On the way back we called in at Portland Castle as the light faded to look for the (returning? ) black guillemot that had been reported in the week.  Sure enough, there it was about 250 m away, a lovely bird in flat light and mill pond conditions - best views I've had in a long while.  It even hauled itself up onto a flat buoy giving a brief phone scope opportunity.

Black Guillemot, Portland Harbour: R. Harris

What a great way to end what turned out to be a few hours of great birding.

Wednesday, 12 November 2014

White-fronted goose at Abbotsbury

Andy Grinter was in the right place at the right time on Sunday when this white-front showed up at Abbotsbury in Dorset with some Canada geese. Not so fortunate was the dead gannet found on the fleet close by.

White-fronted goose, Abbotsbury: Andy Grinter
Deceased gannet: Andy Grinter
Deceased gannet: Andy Grinter
There were also reports of scaup, long-tailed duck and firecrest but unfortunately the swannery was closed.

Monday, 10 November 2014

Franklin's Gull...

After a busy week away in the 'Big Smoke' I really wanted to get out birding yesterday and decided to try for the long lingering Franklin's Gull, which has been coming in to roost most evenings at Blashford Lakes near Ringwood in Hampshire. I picked up Dave Helliar and we headed out (somewhat later in the day than usual), to try our luck.

We arrived at the Tern hide overlooking Ibsley Water at around 13:30 and it was pretty full even then! A long wait ensued with the bird not expected until just before dusk but at least there were other things to watch including a couple of black-necked grebes, a few goldeneye, gadwall, shoveler, pochard, teal - loads of greylag geese and  a mixed flock of several hundred distant gulls to pick through. As the clock neared half-four and the light started to fade the Franklin's was picked up 600 metres away towards the back of the lake!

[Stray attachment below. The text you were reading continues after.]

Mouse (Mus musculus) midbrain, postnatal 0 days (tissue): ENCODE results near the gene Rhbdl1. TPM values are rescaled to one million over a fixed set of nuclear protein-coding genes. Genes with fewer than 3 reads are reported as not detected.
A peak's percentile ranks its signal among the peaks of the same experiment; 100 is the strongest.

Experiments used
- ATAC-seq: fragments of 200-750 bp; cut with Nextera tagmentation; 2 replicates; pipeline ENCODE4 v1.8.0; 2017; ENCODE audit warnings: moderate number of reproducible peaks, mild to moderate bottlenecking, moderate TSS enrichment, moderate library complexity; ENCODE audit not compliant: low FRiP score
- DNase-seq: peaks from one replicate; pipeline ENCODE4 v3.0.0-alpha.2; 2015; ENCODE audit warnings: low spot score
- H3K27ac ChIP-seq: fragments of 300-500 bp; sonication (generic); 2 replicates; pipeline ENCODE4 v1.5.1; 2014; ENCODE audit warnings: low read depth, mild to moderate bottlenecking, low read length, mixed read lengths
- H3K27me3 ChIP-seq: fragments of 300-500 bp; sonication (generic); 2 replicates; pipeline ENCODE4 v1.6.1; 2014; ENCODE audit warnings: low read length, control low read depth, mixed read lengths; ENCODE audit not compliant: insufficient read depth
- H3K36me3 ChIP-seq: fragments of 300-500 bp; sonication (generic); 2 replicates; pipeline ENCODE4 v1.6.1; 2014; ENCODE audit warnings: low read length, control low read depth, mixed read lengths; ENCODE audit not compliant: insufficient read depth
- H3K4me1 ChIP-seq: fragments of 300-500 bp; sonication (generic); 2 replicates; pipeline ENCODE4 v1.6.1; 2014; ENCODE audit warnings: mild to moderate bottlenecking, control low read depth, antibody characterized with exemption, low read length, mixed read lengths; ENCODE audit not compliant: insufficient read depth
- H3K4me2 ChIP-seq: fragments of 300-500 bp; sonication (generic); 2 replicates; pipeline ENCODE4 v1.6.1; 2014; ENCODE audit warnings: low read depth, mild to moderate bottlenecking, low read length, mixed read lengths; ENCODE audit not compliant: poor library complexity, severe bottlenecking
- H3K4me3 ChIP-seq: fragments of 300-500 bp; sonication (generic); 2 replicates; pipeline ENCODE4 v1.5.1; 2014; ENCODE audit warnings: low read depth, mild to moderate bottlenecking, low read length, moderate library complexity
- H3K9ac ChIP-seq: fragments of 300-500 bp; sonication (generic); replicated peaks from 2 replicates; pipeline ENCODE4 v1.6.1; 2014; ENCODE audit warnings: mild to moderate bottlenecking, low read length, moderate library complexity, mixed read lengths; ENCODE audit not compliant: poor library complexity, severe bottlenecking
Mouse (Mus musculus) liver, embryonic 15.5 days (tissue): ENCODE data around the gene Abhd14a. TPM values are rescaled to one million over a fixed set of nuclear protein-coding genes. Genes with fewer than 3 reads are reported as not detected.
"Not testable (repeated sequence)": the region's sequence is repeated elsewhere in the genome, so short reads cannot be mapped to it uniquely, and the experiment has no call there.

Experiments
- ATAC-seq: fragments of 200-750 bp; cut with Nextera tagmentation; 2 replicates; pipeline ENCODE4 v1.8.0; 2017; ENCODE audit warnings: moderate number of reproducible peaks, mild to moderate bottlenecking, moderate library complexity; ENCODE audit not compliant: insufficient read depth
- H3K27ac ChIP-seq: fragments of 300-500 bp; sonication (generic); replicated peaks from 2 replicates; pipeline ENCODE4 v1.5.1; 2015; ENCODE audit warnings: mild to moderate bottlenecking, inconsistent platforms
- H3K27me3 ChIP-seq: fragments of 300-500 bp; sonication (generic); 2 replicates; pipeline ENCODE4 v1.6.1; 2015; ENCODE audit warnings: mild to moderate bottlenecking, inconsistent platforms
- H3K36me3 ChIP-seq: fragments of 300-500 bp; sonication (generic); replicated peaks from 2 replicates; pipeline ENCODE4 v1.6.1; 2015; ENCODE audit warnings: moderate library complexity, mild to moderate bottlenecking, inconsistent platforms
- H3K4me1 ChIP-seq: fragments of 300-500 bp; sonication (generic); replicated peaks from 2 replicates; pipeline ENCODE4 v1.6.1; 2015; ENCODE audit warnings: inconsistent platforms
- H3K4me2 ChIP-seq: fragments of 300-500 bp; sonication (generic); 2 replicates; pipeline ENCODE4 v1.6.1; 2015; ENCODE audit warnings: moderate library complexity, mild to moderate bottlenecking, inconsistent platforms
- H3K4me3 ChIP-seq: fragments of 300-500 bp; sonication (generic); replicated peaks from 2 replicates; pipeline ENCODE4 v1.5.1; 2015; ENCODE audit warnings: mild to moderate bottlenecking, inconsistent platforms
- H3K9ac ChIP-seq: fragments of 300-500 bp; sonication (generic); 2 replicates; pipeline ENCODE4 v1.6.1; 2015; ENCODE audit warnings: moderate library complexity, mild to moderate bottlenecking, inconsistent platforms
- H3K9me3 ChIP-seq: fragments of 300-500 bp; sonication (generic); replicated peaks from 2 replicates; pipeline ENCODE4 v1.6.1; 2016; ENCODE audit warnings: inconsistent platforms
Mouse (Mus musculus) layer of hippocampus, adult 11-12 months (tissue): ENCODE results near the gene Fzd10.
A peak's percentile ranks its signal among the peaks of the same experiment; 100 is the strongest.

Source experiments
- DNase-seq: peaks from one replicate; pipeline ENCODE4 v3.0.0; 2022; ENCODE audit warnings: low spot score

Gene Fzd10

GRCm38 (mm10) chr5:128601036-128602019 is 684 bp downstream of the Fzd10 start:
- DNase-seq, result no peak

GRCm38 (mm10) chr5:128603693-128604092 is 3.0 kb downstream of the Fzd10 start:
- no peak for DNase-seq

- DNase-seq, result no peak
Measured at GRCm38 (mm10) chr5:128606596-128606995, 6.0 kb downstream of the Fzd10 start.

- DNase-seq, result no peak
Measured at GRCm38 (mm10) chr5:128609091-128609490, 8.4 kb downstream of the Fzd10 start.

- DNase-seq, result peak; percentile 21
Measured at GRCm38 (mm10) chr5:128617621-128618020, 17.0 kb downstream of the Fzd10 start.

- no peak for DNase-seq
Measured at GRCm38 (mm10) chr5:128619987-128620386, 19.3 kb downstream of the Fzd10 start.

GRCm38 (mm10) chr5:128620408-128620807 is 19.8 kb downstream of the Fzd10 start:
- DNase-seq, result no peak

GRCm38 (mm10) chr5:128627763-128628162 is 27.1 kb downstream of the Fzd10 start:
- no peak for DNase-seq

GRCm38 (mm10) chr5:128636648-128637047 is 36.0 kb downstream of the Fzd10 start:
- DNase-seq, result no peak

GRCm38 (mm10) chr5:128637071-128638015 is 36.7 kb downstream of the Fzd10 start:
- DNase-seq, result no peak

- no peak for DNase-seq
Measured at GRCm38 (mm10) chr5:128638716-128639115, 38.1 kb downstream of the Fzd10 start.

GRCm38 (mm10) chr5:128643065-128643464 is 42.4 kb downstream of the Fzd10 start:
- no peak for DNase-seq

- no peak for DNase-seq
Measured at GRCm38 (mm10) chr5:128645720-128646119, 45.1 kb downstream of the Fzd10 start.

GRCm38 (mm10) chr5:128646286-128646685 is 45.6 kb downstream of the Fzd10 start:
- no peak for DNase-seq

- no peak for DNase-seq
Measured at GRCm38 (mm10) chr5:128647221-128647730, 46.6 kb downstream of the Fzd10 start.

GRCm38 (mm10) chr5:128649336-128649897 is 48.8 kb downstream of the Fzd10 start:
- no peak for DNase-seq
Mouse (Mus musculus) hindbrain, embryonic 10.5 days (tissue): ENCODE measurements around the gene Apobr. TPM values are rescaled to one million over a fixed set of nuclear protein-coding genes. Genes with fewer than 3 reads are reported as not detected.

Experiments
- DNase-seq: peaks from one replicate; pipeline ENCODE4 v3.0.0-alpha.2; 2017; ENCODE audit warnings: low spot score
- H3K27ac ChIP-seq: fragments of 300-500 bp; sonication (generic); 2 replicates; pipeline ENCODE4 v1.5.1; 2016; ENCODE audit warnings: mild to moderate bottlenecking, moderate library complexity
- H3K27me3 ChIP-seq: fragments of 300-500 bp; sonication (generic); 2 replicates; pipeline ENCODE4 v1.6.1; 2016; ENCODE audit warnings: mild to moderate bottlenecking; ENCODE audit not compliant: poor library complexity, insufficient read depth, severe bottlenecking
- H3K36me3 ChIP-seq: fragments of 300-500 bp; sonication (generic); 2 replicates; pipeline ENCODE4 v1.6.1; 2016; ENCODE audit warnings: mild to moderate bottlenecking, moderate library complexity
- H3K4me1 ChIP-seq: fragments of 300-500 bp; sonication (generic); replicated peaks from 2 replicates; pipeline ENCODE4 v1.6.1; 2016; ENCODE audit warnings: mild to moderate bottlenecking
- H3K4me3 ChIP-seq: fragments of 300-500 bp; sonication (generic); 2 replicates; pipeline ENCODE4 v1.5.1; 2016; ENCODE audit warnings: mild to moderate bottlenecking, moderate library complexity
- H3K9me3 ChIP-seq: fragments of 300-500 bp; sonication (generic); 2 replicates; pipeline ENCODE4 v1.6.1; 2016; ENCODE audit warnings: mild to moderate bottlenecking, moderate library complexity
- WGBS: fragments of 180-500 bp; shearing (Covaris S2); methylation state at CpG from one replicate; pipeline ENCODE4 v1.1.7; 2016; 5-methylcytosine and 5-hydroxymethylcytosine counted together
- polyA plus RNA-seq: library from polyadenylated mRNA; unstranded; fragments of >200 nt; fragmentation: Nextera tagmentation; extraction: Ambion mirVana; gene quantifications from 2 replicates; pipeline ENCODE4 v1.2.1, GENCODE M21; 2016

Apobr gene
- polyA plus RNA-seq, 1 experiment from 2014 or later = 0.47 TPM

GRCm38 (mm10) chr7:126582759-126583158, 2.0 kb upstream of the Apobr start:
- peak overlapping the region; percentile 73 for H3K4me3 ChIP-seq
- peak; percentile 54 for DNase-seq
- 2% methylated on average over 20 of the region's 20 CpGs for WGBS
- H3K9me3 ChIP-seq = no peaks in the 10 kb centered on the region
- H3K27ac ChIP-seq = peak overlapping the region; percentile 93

They are surprisingly easy birds to pick out once you get your eye on them, the dark mantle and diagnostic head pattern make it 'pop out' but locating it in the first place among so many gulls isn't so straight forward. These are my best shots, taken in fading light on max magnification (x200) - which is why they look more like Renoir paintings if inspected too closely:

Franklin's Gull, Ibsley Water: R. Harris
Franklin's Gull, Ibsley Water...yes, just behind
the other gull: R. Harris

I've seen plenty in Canada but only one previous in the UK so pleased to have connected with it. Nearly up there with Meds and Laughing gulls in terms of looks for me - love 'em.

Slightly more obliging Little Grebe - they
even swim uphill here!: R. Harris

Snow Bunting...

Dave Helliar managed to see the snow bunting that's been kicking around the Dunster/Minehead area for much of the last week. Confiding, as is usually the case, Dave apparently nearly trod on this one before it moved and showed itself! Cracking little birds and always good to see.

Snow Bunting: Dave Helliar
Snow Bunting: Dave Helliar

Also a showy Skylark present too...

Skylark: Dave Helliar
Dave also saw the Dunster Hoopoe but it was such a flighty bird he couldn't get a pic. Also local birding produced Ring Ouzel, a singing dipper and a number of Clouded Yellow.

Helice form of Clouded Yellow: Dave Helliar

Long-tailed Duck

Andy Grinter caught up with the Radipole Long-tailed duck last week and a few other locals too. A scarce bird at Radipole,  this one seems settled there for the time being.

Long-tailed duck: Andy Grinter
Long-tailed duck: Andy Grinter
Teal: Andy Grinter
Teal: Andy Grinter
Wheatear: Andy Grinter